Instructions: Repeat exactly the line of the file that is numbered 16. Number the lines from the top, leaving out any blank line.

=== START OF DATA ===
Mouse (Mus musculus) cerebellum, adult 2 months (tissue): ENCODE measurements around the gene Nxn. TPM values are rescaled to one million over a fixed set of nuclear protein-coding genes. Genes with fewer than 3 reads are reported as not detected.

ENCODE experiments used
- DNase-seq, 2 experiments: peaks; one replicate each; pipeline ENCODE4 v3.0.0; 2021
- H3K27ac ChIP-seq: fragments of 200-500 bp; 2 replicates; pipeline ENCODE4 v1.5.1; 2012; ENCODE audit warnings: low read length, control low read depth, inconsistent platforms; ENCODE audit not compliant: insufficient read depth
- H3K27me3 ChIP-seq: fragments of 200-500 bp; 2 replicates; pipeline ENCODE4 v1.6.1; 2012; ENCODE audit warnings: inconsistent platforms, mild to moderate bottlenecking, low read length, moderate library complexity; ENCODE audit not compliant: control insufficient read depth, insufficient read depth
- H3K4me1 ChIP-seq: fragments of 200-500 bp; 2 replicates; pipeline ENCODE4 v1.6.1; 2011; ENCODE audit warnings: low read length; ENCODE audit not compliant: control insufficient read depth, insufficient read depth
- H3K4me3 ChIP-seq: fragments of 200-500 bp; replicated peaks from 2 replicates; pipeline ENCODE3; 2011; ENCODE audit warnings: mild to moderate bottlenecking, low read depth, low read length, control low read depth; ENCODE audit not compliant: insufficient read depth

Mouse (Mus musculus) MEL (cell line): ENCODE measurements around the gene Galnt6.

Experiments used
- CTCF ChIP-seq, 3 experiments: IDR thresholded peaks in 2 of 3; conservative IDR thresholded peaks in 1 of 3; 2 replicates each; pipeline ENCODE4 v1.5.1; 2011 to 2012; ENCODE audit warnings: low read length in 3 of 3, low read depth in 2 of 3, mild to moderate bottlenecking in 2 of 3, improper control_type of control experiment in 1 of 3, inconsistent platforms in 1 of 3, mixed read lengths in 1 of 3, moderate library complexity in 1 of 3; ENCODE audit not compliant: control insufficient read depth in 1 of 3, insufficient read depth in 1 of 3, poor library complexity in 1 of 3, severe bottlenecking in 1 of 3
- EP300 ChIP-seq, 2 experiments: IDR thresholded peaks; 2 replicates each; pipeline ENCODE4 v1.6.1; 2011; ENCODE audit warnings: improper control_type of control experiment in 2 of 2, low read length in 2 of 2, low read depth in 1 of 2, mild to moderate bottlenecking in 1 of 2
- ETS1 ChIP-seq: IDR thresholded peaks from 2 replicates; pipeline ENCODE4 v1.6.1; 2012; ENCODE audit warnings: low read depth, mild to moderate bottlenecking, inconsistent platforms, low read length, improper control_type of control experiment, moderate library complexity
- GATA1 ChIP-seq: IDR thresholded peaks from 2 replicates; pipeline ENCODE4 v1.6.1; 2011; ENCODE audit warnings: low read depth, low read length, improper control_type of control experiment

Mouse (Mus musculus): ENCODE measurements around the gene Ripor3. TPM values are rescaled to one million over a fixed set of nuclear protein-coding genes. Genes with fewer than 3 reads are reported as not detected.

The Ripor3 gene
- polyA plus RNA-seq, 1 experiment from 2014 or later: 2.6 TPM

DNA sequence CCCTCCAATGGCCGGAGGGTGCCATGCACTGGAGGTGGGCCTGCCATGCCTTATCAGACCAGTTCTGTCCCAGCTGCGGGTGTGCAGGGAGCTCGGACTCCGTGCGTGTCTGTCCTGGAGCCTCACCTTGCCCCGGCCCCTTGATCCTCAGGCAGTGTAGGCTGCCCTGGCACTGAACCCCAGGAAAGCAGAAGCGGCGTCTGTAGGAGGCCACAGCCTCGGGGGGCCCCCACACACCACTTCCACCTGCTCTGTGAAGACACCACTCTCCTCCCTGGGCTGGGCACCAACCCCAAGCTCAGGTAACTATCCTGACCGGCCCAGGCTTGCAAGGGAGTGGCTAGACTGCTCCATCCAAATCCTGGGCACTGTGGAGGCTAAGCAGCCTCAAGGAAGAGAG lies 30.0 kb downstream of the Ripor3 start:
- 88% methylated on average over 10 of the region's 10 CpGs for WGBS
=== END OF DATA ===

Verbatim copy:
- polyA plus RNA-seq, 1 experiment from 2014 or later: 2.6 TPM